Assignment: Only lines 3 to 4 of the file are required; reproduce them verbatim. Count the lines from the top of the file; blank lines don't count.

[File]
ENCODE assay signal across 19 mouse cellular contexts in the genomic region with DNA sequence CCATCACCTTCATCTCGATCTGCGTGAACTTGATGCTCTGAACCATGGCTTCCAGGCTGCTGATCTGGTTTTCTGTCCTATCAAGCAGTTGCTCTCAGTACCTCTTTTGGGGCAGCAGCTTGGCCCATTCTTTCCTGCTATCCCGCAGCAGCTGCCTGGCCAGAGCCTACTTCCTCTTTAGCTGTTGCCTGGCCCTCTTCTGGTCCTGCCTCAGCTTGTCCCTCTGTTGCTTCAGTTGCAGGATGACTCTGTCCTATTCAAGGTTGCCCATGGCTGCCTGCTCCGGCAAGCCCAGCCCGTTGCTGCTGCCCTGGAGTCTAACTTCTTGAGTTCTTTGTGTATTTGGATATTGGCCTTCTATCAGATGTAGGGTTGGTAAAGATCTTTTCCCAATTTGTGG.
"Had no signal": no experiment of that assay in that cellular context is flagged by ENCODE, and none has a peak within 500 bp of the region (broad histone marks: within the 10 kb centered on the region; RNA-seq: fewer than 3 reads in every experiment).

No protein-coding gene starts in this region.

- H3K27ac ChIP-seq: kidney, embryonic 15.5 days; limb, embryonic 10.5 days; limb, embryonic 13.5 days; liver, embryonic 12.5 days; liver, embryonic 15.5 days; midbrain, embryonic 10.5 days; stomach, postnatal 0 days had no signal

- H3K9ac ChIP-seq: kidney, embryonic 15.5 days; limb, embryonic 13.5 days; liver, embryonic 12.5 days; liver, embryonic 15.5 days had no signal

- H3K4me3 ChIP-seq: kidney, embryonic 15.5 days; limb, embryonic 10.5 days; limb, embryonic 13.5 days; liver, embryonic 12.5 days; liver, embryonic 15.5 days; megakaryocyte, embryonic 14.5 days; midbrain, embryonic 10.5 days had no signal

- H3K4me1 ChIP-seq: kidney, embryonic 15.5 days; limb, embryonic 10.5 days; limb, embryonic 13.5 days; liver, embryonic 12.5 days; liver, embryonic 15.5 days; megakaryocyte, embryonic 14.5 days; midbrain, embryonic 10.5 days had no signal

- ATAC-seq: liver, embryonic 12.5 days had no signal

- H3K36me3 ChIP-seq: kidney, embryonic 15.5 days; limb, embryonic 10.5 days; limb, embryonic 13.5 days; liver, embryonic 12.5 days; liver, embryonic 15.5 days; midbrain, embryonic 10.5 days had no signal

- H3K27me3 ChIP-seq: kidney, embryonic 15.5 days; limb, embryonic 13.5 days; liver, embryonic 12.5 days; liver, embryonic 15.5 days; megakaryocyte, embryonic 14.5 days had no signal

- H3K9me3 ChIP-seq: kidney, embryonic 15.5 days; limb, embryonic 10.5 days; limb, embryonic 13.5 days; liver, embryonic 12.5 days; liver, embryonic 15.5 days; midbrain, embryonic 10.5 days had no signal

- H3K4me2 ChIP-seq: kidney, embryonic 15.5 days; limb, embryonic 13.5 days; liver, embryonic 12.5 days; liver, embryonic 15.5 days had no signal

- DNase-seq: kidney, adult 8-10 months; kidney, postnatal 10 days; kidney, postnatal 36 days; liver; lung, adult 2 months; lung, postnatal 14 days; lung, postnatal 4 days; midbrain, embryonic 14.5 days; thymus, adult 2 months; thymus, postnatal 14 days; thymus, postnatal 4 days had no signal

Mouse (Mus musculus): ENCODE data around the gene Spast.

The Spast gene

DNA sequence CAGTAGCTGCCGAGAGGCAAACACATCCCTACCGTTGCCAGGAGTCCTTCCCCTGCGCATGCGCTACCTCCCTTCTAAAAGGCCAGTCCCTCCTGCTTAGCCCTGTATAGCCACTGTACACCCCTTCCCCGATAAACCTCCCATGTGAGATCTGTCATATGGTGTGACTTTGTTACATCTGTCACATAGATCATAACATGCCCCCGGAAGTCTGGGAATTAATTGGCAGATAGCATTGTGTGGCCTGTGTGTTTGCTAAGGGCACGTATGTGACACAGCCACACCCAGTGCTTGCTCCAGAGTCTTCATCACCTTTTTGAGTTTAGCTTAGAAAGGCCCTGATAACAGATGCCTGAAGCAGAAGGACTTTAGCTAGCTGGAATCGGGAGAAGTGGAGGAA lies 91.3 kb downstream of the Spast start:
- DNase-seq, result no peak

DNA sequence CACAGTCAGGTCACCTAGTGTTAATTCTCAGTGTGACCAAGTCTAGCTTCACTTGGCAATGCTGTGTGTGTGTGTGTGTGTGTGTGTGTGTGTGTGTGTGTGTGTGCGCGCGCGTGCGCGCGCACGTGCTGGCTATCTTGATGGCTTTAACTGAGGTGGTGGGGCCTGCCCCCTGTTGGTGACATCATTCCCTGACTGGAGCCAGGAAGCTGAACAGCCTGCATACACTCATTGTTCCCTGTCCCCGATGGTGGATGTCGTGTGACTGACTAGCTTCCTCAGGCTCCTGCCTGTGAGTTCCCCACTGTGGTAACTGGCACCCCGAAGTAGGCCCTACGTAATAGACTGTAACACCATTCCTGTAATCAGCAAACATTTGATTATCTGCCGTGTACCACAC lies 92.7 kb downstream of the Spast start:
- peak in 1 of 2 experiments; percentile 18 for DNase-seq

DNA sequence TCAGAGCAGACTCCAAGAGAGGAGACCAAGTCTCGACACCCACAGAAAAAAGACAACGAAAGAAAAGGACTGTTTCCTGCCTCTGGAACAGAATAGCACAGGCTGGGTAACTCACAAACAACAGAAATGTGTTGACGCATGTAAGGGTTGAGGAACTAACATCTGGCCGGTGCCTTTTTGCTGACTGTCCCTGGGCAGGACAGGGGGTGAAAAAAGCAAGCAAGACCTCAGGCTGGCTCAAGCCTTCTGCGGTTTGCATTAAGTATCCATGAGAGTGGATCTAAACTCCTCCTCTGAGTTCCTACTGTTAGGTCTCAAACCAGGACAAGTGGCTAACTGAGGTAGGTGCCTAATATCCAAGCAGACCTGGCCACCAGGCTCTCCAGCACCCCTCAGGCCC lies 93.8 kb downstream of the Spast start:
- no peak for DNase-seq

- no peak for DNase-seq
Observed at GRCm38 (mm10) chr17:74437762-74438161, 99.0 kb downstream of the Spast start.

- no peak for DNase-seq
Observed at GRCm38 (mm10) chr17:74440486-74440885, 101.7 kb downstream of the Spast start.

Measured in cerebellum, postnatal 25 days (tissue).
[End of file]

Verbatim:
No protein-coding gene starts in this region.

- H3K27ac ChIP-seq: kidney, embryonic 15.5 days; limb, embryonic 10.5 days; limb, embryonic 13.5 days; liver, embryonic 12.5 days; liver, embryonic 15.5 days; midbrain, embryonic 10.5 days; stomach, postnatal 0 days had no signal